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Scaled body-mass index shows how habitat quality influences the condition of four fish taxa in north-eastern Spain and provides a novel indicator of ecosystem health



  1. Natural and anthropogenic disturbances are key forces governing the structure and functioning of aquatic communities. Understanding how these factors shape organism performance can help to identify the most vulnerable species and develop effective management strategies. This is particularly important for ichthyofaunas with high endemicity and low diversity, such as those of the Iberian Peninsula.
  2. We explored the suitability of a novel and simple condition index, the scaled mass index (SMI), based on mass–length relationships, for analysis of the effects that abiotic and biotic pressures have on the body condition of four fish taxa widely distributed in Mediterranean rivers in north-eastern Spain: brown trout (Salmo trutta), Iberian redfin barbel (Barbus haasi), Ebro barbel (Luciobarbus graellsii) and minnows (Phoxinus spp.). The SMI performed better in explaining spatial variation in body condition than the Fulton Index, a traditional method for fish studies.
  3. For all taxa, anthropogenic stressors influencing water quality and physical habitat explained more variance in SMI than other factors. Variation partitioning and GLM approaches consistently showed that SMI increased with altitude, reduced concentrations of toxic nitrogenous compounds, and well-preserved riparian canopy and natural channel morphology, despite the fact that three of the study taxa are in expansion and generally considered ‘tolerant’. In addition, the application of SMI to an independent fish data set showed that SMI provides a novel indicator of ecosystem health, which performs better than the current index of biotic integrity developed in this region.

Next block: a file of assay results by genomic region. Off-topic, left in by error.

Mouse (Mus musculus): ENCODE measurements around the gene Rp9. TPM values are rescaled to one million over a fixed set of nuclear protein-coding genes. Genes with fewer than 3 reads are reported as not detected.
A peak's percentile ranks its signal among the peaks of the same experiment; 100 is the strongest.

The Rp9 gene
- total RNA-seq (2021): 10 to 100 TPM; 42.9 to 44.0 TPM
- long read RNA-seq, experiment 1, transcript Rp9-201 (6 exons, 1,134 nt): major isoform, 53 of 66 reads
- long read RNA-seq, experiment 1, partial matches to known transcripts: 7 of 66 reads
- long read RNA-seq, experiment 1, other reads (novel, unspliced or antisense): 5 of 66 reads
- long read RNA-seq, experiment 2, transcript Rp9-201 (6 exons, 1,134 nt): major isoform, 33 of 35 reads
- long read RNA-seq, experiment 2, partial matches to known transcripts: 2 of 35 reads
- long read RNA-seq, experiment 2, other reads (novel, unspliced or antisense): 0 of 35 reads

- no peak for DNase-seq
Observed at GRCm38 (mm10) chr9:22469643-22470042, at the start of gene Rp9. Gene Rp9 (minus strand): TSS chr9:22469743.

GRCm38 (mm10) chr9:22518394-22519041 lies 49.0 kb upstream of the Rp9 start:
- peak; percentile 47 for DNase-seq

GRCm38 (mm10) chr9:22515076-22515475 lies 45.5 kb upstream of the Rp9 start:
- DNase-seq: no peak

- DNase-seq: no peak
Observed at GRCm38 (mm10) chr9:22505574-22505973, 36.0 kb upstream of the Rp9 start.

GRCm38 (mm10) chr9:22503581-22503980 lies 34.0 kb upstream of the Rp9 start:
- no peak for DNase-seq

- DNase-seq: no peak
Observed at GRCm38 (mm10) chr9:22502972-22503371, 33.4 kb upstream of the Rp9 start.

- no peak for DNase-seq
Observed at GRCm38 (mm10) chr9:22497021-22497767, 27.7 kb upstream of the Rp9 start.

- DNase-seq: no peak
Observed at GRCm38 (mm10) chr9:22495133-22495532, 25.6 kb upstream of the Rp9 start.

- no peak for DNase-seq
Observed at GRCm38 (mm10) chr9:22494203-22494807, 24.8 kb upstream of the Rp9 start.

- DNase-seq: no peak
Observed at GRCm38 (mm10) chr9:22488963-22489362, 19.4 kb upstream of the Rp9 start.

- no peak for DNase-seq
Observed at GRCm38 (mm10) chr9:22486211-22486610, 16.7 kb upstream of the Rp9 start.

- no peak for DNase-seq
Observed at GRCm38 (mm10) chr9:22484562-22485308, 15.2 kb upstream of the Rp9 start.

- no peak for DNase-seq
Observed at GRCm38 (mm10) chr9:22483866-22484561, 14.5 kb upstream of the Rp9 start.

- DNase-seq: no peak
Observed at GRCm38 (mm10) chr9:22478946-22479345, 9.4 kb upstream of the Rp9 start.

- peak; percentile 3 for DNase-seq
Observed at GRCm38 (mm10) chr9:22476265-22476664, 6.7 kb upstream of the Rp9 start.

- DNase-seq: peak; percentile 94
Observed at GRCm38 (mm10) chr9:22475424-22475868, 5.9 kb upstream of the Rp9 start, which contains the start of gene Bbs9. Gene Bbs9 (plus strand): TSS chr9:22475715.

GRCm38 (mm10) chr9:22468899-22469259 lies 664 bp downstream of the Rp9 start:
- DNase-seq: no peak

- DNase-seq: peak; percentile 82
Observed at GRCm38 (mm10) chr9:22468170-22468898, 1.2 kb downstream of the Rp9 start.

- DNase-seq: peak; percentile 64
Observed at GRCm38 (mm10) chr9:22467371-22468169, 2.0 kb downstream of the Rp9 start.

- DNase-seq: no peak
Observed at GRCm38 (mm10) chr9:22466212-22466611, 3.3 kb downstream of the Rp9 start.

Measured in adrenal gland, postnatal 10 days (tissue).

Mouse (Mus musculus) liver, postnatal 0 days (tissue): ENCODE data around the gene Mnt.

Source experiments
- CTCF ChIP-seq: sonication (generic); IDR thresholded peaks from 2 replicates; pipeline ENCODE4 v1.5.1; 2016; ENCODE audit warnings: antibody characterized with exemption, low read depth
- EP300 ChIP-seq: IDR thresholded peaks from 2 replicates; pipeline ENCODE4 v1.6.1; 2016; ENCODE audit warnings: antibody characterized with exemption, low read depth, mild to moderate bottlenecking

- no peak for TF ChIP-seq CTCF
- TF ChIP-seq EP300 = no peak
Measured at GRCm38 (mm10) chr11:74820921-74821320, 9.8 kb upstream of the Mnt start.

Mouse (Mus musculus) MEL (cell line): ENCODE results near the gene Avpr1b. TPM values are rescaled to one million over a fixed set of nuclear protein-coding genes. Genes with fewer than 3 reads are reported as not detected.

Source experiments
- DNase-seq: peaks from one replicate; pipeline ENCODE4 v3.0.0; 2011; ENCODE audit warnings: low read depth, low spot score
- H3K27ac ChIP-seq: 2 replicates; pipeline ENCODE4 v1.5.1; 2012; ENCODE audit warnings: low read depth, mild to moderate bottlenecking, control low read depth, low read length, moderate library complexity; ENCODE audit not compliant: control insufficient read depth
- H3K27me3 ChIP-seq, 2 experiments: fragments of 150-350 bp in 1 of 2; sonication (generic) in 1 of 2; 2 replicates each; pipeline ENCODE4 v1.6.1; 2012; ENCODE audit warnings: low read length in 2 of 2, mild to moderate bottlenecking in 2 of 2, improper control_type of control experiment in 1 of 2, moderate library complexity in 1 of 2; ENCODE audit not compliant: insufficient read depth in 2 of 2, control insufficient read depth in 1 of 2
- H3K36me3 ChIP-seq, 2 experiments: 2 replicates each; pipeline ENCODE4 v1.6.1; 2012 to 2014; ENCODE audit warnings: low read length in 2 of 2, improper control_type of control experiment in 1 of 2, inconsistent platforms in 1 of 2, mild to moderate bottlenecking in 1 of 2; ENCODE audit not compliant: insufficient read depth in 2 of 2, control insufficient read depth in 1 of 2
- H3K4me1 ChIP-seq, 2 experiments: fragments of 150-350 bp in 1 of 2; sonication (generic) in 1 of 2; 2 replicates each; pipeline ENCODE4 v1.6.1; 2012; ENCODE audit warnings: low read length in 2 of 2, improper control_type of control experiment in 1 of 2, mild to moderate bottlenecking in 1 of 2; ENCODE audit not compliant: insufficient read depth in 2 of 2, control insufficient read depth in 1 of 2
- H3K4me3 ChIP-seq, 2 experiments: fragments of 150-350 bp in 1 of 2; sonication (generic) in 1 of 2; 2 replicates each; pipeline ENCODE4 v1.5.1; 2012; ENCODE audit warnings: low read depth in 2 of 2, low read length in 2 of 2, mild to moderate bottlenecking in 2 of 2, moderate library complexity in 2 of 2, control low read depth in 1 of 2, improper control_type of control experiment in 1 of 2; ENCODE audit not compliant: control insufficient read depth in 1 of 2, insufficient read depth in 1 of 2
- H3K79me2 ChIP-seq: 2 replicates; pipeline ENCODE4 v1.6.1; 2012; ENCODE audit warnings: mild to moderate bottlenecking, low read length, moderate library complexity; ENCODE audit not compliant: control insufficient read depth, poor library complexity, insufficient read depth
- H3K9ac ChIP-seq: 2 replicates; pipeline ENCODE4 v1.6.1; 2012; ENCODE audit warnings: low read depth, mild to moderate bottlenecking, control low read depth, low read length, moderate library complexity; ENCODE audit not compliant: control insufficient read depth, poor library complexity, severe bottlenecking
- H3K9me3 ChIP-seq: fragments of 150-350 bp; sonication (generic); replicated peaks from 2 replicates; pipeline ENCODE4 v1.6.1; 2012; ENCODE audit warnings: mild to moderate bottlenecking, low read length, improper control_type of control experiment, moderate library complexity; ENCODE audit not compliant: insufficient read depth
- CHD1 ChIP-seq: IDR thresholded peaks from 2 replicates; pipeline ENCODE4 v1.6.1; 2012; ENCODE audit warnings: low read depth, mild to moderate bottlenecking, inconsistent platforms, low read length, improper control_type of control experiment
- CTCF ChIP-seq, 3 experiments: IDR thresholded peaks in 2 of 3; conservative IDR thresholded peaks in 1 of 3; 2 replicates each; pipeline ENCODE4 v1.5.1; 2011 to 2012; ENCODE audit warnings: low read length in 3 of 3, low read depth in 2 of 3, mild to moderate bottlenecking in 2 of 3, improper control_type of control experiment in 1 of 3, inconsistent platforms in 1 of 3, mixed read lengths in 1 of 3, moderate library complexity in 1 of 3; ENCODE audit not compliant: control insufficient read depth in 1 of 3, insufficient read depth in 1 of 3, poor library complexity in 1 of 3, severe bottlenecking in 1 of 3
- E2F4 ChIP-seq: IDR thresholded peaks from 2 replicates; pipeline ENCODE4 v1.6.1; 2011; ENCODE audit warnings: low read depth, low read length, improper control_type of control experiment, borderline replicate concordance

4. We discuss the likely mechanisms behind the strong effects of habitat quality on SMI and the implications for our understanding of tolerance. Incorporating SMI into studies of fish monitoring is likely to improve the value of fish studies as indicators of river quality and ecological change. Further studies should compare the response of SMI to specific fish health indicators such as parasite load, haematological assays and pollutant bioaccumulation to improve our understanding of the value of SMI as a non-lethal diagnostic procedure.
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